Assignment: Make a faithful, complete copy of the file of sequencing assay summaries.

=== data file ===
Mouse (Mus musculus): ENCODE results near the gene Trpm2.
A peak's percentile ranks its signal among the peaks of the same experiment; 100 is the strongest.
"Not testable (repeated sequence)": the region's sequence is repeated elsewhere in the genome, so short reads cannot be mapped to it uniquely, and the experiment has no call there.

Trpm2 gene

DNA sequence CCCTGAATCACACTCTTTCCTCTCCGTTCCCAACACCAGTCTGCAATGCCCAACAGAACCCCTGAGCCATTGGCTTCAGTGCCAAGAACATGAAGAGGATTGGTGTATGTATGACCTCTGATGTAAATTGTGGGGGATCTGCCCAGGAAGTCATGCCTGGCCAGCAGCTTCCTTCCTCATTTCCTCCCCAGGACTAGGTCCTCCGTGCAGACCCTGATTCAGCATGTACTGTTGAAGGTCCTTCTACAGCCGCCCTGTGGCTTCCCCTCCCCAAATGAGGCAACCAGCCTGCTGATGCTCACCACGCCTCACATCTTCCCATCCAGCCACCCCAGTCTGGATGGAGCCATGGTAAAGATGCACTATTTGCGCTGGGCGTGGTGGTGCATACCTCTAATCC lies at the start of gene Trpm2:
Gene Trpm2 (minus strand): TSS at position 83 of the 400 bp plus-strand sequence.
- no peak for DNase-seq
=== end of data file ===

Mouse (Mus musculus): ENCODE results near the gene Trpm2.
A peak's percentile ranks its signal among the peaks of the same experiment; 100 is the strongest.
"Not testable (repeated sequence)": the region's sequence is repeated elsewhere in the genome, so short reads cannot be mapped to it uniquely, and the experiment has no call there.

Trpm2 gene

DNA sequence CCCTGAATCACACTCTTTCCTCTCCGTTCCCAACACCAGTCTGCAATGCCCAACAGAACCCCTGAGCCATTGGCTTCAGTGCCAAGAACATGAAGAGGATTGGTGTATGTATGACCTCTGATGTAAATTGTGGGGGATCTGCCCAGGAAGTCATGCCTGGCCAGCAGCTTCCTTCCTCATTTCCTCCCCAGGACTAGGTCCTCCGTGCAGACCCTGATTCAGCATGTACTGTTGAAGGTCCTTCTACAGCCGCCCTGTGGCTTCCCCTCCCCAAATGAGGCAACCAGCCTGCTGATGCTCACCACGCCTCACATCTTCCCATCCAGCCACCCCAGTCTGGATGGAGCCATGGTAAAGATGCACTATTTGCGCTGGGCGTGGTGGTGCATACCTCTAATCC lies at the start of gene Trpm2:
Gene Trpm2 (minus strand): TSS at position 83 of the 400 bp plus-strand sequence.
- no peak for DNase-seq